Big cats in captivity that are bred for private ownership often sadly find themselves facing a variety of horrible fates: abandonment, deplorable living conditions, canned hunts or ending up in the illegal wildlife trade.
When we refer to big cats “in captivity” or “privately owned” big cats, we are not referring to accredited organizations such as zoos. Nor are we referring to sanctuaries or rescues, who take in abandoned big cats who have no where else to go. A legitimate sanctuary does NOT allow public handling and does NOT breed big cats. Big cats should never be bred for any purpose except for species conservation by accredited parties. Big cats belong in the wild. They should never be domestic pets.
It is estimated that over 10,000 big cats like tigers and lions are privately owned in the U.S. alone. Big cats are sometimes bred simply because people want them as a pet but more often they are bred for commercial use, such as roadside zoos that charge the public money to take pictures with big cat cubs. Often the cubs are taken from the mother at a very early age, depriving the cubs of proper nutrition and socialization. Once these cubs get bigger a couple things happen: they lose their value to their owners because it’s no longer safe for the cats to interact with the public and they become much harder and expensive to care for. Many big cats, whether they were initially bred for commercial use or bought as a pet, end up: abandoned, sold on the black market for canned hunts or body parts, living in horribly small living conditions and/or are inadequately fed. Not only is this treatment inhumane to these magnificent creatures, but private ownership also poses a public safety risk. Exotic cats are wild cats and even though they may be raised around people, they will always inherit a predatory instinct. They can easily injure and kill people. In the U.S. alone, there have been hundreds of attacks in the past couple decades.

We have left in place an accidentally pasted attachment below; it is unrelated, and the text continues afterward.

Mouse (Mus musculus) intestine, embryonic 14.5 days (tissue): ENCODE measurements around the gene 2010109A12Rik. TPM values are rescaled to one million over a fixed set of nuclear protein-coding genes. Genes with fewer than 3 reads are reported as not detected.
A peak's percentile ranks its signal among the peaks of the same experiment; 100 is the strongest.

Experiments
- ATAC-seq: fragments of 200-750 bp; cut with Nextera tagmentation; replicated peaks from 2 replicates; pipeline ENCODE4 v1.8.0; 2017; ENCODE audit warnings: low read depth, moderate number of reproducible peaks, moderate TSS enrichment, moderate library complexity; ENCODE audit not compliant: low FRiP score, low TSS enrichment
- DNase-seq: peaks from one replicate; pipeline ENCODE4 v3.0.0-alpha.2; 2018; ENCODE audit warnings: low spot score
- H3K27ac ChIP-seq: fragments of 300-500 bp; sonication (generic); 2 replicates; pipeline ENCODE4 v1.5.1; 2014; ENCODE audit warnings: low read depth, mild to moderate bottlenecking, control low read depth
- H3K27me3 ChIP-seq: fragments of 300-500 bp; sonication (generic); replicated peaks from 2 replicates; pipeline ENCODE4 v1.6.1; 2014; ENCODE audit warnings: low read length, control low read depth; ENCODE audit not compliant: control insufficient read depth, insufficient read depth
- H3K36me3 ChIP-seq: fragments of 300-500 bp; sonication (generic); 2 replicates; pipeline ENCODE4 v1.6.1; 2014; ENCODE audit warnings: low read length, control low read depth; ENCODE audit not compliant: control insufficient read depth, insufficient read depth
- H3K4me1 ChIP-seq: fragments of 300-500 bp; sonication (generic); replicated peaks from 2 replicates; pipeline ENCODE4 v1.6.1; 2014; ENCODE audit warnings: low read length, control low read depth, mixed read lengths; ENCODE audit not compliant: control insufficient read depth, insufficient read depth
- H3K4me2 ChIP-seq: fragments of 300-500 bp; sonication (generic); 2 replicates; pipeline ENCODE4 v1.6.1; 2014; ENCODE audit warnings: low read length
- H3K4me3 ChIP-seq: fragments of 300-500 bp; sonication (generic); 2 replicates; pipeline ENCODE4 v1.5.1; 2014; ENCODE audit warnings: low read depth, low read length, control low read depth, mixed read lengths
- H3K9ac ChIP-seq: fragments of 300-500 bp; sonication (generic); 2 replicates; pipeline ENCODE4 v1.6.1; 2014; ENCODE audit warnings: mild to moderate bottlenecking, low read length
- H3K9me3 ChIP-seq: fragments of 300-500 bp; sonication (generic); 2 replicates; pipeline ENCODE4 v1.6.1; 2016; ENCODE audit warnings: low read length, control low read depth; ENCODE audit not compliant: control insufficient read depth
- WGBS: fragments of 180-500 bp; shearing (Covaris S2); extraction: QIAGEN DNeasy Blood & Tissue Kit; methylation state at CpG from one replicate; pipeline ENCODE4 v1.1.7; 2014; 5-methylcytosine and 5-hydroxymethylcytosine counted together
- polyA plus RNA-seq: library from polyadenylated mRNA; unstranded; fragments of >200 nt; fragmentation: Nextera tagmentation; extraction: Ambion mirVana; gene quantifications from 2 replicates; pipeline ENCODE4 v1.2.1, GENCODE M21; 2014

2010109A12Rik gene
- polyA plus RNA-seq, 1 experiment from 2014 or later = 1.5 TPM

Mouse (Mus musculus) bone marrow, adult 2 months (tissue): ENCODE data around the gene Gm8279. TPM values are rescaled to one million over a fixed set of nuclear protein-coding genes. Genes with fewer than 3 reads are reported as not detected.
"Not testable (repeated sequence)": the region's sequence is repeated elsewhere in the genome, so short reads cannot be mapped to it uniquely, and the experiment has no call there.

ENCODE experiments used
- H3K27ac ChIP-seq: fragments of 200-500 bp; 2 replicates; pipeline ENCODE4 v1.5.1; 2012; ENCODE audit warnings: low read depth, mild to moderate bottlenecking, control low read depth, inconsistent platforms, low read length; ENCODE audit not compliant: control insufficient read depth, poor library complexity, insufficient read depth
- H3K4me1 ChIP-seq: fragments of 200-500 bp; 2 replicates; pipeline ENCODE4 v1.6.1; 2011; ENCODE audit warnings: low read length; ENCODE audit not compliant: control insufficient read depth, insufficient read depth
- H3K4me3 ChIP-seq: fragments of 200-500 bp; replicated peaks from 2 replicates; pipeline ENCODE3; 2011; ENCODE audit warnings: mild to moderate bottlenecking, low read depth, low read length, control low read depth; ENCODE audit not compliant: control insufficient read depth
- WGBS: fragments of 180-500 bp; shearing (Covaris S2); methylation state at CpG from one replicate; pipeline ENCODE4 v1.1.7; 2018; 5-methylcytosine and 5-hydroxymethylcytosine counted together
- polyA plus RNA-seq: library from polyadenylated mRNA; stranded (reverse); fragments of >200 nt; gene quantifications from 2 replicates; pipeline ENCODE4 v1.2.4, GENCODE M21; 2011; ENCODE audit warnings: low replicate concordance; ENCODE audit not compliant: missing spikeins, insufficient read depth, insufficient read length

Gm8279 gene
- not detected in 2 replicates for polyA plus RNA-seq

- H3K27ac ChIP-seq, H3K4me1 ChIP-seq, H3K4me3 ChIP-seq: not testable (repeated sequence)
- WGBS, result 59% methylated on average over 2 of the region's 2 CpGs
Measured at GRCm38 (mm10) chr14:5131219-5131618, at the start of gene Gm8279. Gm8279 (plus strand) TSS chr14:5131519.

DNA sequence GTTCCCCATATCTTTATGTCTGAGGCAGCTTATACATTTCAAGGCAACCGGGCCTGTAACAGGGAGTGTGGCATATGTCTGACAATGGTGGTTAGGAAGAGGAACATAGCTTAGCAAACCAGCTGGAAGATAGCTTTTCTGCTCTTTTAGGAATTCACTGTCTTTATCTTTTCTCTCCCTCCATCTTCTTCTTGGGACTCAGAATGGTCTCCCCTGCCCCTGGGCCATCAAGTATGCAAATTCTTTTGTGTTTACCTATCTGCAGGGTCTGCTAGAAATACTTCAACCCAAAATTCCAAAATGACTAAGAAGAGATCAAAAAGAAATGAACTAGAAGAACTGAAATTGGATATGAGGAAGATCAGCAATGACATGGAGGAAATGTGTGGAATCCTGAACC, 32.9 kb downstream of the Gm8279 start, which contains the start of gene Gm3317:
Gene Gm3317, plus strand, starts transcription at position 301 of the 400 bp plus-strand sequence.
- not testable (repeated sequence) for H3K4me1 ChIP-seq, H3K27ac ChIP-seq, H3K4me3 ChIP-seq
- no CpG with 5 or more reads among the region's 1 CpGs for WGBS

“The only way to stop the abuse of big cats in captivity is to ban private ownership” –Big Cat Rescue. Please take a moment to read this article on Big Cat Rescue’s website. It does a great job listing the reasons why regulations under which big cats are kept just do not work.
There is no nationwide law that prohibits the private possession or breeding of big cats. That needs to change. The Big Cats and Public Safety Protection Act proposes to do just that. You can sign the petition in just a couple minutes!
You can visit IFAW’s website to learn what states currently have bans. This link also has a map and list of dangerous and deadly incidents involving captive big cats. Big cats that are privately owned pose a huge public safety risk, evidenced by this list. Big Cat Rescue also has a wealth of information documenting big cat attacks and that page can be viewed here.
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